31 Jan 2008, David Benyon, Operational Risk & Regulation
LONDON – The UK Treasury, the Bank of England and the Financial Services Authority have released the proposals of their joint consultation paper, Financial stability and depositor protection: strengthening the framework, to address the failings that led to the run on Northern Rock.
The three authorities – making up the UK’s tripartite system for banking supervision – have been dogged by criticism and political infighting over their handling of last year’s run on the Newcastle-based lender. The document represents a joint attempt to address the failings of the tripartite system as a whole.
The proposals include five key actions aimed at addressing financial instability in the UK and internationally: reducing the likelihood of banks facing difficulties; the impact of the difficulties should they occur; providing effective compensation to instill consumer confidence; strengthening the Bank of England; and improving coordination between UK and international authorities.
“The government is determined that its response is proportionate and appropriate, and will therefore consult actively on these proposals, seeking discussions with financial institutions, consumer representatives and counterparts from across the world to ensure the final arrangements are effective and deliver the five objectives set out here,” said the UK’s finance minister Alastair Darling.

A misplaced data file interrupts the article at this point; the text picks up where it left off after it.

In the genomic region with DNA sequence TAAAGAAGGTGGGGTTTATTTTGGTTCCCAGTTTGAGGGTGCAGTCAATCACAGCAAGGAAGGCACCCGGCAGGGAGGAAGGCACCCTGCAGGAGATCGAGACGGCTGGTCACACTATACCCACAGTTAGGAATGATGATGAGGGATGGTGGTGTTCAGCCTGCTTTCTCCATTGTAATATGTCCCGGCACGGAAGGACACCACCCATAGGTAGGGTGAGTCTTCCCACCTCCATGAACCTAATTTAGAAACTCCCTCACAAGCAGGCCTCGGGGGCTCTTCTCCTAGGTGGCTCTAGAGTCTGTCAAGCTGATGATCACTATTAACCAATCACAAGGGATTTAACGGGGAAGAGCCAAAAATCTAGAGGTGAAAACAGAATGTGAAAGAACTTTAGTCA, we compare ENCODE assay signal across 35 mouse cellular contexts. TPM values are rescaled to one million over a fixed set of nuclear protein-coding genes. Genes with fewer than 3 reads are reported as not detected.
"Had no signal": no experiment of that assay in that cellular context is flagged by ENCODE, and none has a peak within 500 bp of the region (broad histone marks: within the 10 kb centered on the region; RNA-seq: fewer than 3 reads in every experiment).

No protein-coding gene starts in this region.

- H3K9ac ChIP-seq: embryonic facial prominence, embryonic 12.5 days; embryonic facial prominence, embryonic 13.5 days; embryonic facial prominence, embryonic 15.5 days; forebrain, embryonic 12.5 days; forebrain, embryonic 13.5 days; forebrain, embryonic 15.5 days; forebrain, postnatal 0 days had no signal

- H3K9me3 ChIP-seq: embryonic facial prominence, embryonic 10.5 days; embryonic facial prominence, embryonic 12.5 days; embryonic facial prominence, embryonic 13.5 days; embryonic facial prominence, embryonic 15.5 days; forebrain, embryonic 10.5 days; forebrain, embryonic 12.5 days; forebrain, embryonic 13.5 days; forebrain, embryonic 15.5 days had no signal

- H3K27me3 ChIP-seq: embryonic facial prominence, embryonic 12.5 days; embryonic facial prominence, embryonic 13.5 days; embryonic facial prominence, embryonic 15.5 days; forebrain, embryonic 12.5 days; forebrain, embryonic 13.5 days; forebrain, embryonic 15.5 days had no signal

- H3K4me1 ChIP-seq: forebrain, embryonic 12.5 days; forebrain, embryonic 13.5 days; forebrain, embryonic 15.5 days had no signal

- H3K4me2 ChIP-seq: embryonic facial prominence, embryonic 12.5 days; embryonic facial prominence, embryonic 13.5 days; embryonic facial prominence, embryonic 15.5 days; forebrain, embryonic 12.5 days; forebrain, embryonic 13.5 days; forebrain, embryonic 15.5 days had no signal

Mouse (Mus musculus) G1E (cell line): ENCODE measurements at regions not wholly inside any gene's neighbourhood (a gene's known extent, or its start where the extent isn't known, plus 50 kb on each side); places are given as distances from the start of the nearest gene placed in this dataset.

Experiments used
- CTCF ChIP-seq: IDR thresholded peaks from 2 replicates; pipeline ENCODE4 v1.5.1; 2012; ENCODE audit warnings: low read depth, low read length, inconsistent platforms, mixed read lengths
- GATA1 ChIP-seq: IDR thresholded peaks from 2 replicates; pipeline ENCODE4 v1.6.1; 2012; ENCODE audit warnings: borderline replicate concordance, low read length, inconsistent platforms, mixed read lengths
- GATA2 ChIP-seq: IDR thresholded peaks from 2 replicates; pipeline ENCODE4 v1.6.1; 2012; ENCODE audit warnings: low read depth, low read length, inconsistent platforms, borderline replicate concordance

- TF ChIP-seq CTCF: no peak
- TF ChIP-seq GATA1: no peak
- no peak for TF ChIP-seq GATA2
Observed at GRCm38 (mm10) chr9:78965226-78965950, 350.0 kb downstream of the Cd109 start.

Darling stated that the Treasury Joint Committee’s report released on January 26 had informed the proposals. On January 30, after parliamentary pressure, the government also extended Mervyn King’s stay as governor of the Bank of England for another five-year term.
The deadline for comments on the consultation document is April 23, 2008.
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